As my life carries on, all moments in time swirl around me like raspberry flourishes on a decorative entrée. With each passing day, there is something new and exciting to reflect upon. I have shared with you over the course of twelve plus years my own meandering thoughts and it is with great sincerity and humility, I say I hope you have enjoyed my writings. The year is rapidly drawing to a close and what a year it has been. With this post, I have written more than any other year.
I have only ever wanted to connect with people and as I have mentioned before I have definitely accomplished that. Whether it be Ira Cooper finding my posts about his uncle’s costume company or new friends Daniel Klein and Mirra Fine taking time out to enjoy my musings, it is all such a blessing. I have great friends here and I know some of you are reading each and every post and from my heart, I thank you. I have often thought of retiring this blog but it is because of YOU, my small, dedicated audience that I will keep it running. For this, I humbly and sincerely thank you!
I shall be taking a break from my ‘American in London’ series as I focus on my traditional Halloween, Thanksgiving and Christmas posts. The holiday season has begun! I won’t have as many Halloween/autumn stories as last year and for that I apologize. I will post one today and another next Sunday. I shall endeavor to make up for this with the Thanksgiving and Christmas posts. As an aside, this is the time of year where I love to highlight the gifts of others so if you are reading this post, and you wish to contribute a guest post, please let me know! I would love to share with the world the words of my fellow readers.
Note, as I type this, I am listening to the ‘Remember, I am’ – Live Studio Album by Kristin Rule. If you wish to listen to this gorgeous music as you read, I strongly encourage you to do so. Please click here and click on play to enjoy the full experience of this post.
Now, without further ado…. ‘Autumn Reflections in Parallel’
Small Town Comforts
I am pleased to say this now that I find myself in my late 40’s I feel so blessed that I grew up in a small town. This realization of how lucky I truly was managed to evade me in my younger years. Today, at a wiser age I know I am who I am because of where I grew up. Maybe in a parallel universe, there is another version of me that navigates the busy streets of New York. That alternative me would be always on the go, hurrying around and not taking time for the quitter side of life. Well, with all due respect alternate self, I am extremely content with my quiet, peaceful existence and I take great pleasure in enjoying the simpler, softer side of life.
I say this as a 47-year-old but as an 11-year-old growing up in a small town where I didn’t quite fit in, it was a bit of a lonely existence. I often felt that there was something more exciting waiting for me out “there” wherever there was. I suffered greatly from wanderlust even back then. I always wanted to go out beyond the realms of my existence and discover something new. How could I do that in a town so small that at one point all school grades could fit into one series of buildings? Junior high students shared a building with the high school students and that building was connected to a newer building which was home to the elementary school students. This definitely made for an interesting educational experience, carrying with it unique benefits.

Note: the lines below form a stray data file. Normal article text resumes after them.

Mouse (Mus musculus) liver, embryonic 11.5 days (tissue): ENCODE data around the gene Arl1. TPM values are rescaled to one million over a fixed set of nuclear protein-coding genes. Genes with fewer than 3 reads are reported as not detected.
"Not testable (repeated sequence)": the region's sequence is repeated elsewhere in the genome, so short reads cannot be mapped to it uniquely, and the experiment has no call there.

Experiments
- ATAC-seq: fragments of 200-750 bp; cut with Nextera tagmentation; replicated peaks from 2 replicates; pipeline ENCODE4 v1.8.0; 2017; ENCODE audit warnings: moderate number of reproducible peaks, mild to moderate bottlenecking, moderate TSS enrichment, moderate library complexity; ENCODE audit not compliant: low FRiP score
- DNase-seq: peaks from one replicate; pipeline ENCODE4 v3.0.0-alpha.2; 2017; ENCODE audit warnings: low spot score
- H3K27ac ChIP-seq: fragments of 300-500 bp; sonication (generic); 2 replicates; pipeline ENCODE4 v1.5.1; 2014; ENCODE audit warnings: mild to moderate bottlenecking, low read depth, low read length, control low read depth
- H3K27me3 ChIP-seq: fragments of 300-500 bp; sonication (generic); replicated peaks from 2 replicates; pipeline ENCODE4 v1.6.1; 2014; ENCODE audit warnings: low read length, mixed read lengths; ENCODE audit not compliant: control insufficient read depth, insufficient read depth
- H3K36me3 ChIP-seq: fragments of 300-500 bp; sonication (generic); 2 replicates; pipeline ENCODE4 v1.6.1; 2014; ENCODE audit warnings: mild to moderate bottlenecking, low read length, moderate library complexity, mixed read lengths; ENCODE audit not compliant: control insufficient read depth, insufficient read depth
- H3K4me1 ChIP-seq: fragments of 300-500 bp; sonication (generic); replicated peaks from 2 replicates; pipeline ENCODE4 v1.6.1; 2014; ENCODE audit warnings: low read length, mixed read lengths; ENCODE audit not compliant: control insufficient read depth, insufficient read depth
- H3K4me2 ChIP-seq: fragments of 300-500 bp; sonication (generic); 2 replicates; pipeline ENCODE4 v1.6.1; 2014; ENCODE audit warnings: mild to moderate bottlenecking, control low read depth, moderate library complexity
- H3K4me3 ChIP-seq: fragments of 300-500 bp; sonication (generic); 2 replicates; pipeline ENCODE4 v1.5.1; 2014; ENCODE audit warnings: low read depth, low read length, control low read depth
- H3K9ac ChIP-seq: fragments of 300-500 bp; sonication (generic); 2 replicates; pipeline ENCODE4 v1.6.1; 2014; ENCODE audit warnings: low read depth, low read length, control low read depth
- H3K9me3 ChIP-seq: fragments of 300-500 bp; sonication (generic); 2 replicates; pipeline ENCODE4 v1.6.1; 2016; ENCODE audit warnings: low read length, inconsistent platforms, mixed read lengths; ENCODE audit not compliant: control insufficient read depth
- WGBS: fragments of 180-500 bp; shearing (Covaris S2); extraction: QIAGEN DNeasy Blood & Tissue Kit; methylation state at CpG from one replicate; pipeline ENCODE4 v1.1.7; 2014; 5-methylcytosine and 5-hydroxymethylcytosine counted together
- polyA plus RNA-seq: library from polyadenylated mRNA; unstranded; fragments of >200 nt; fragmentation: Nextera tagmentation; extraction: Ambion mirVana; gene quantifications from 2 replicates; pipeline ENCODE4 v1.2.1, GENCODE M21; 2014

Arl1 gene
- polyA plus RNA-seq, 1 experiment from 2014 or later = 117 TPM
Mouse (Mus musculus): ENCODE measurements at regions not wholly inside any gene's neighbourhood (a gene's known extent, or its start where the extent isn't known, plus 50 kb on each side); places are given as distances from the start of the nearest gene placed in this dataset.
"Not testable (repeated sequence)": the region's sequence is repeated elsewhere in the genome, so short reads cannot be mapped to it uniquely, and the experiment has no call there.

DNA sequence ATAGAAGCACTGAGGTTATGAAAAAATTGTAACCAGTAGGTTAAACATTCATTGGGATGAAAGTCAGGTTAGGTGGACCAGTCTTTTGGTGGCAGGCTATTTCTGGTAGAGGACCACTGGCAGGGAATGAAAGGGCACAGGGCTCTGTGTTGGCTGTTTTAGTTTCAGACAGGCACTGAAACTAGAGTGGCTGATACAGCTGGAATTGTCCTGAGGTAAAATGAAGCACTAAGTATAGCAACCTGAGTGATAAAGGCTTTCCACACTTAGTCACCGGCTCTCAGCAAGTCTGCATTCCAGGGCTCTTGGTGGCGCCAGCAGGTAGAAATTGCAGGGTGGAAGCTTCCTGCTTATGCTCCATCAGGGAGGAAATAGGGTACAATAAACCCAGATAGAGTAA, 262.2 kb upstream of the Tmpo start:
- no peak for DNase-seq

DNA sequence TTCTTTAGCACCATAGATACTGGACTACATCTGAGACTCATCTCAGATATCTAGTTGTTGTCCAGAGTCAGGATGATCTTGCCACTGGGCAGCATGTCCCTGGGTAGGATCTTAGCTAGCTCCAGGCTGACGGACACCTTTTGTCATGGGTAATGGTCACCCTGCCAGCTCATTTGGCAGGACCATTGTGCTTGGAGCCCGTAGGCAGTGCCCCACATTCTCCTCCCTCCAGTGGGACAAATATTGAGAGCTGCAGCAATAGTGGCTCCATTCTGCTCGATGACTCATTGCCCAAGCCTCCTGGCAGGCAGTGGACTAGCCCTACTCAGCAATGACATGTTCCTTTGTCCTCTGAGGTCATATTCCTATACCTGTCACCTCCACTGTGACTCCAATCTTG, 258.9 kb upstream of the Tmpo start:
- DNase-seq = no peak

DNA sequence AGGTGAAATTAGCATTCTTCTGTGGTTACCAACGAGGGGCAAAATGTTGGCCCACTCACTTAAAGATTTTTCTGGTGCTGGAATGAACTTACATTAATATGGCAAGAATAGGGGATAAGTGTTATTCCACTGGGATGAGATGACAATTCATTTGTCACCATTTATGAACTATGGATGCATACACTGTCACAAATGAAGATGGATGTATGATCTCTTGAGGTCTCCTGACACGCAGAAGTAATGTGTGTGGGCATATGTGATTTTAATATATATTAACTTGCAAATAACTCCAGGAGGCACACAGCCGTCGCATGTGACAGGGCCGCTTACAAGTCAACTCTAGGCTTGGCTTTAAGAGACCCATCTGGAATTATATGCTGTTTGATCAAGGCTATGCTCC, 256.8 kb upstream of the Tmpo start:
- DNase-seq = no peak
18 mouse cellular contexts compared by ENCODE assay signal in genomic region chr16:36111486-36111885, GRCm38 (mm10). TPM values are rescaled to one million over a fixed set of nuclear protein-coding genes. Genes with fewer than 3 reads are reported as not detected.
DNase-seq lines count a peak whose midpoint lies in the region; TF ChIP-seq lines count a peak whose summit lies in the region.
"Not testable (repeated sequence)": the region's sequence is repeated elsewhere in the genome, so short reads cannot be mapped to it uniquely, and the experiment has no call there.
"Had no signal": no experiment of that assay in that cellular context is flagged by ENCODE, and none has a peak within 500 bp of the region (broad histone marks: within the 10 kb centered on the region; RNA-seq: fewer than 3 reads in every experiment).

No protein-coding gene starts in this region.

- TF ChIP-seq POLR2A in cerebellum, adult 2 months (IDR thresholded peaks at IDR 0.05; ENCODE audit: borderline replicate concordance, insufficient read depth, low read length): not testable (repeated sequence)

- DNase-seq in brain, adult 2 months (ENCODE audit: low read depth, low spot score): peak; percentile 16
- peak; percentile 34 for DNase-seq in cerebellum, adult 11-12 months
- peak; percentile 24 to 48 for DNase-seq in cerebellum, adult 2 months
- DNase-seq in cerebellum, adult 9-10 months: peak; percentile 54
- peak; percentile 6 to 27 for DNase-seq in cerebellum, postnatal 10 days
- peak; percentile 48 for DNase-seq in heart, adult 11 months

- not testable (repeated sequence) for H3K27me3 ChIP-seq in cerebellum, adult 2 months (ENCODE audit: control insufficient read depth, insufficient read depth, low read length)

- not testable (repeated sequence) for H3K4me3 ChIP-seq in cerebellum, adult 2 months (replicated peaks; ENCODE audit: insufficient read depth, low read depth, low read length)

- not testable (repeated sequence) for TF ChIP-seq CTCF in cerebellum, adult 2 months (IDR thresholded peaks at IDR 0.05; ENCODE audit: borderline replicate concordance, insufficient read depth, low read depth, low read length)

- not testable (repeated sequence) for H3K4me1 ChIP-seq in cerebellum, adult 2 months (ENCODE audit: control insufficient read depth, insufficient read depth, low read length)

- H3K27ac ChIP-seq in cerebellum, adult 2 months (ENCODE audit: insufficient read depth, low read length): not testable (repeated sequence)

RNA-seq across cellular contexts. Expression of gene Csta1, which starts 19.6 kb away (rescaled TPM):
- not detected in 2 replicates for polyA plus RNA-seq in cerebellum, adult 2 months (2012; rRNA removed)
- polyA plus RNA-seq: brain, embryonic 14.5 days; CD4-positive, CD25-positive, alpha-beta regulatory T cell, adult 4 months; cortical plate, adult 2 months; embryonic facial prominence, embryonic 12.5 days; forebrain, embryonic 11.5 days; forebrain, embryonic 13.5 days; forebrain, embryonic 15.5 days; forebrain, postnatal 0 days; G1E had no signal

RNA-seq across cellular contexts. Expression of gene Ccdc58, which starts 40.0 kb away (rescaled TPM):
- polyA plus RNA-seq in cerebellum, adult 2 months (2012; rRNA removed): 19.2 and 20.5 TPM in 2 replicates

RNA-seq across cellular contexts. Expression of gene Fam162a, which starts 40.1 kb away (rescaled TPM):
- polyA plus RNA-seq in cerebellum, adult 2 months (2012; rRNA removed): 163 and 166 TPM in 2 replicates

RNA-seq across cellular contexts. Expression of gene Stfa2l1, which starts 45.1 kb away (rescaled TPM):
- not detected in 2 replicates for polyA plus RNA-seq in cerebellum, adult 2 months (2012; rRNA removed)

Leaves Are Falling All Around
I slipped away quietly out of class. It was the last class of the day and I can’t remember now whether it was English or Math, but I felt like a bit of a walkabout, so I made some excuse related to the bathroom and was on my way. The closest bathroom was just down the hall from class, but I walked right past it and kept going to the double set of doors that led to the elementary school. I sometimes liked using these bathrooms because they were almost always empty.
There was a particular bathroom that I liked. It was near the second-grade classrooms. I think perhaps this was because 2nd grade was a wonderful year for me as far as school goes. I spent my elementary school years in a bigger town and my school –Harrison Elementary of Green River – was amazing. I digress. Before going to the bathroom, I took a moment to admire the walls of orange construction paper pumpkins with varying black construction paper facial expressions. I remembered making these when I was seven. Life was so much simpler then. Even in sixth grade I realized that as you grew older, the more complicated and difficult life became. I can still see this wall of art in my mind. Some of the pumpkins were exceptional!
Shall We Dance?
After exiting the bathroom and grinning at the miniature urinals I left behind, I took one last look at the art and started the arduous journey back to class. I took my time and looked out all the large paned windows that flanked the entire hallway leading to the double doors which led me back to the grim, bleak hallway that led back to class – English or Math, I can’t remember. I stopped midway and was mesmerized by the brown and yellow autumn leaves blowing all around outside. It was a windy, chilly day with clouds blowing in and out intermittently blocking the sun. When the sun did shine through, it created an ethereal glow illuminating the lonely, baring trees and yellowing grass decorating the front of the school. I had to be a part of it.
Have you ever seen the movie ‘American Beauty’? If so, you may recall a scene where the neighbor Ricky Fitts played by Wes Bentley shares with Jane what he considers his most beautiful video ever. It is a video of a plastic bag blowing in the wind for over fifteen minutes. When I saw this movie for the first time, I immediately recollected this day I am describing to you now. Mid-autumn in Wyoming often brings snow and there are days when you know without seeing or hearing a weather report that it will snow. It is that anticipation of what will come which is always so magical to me.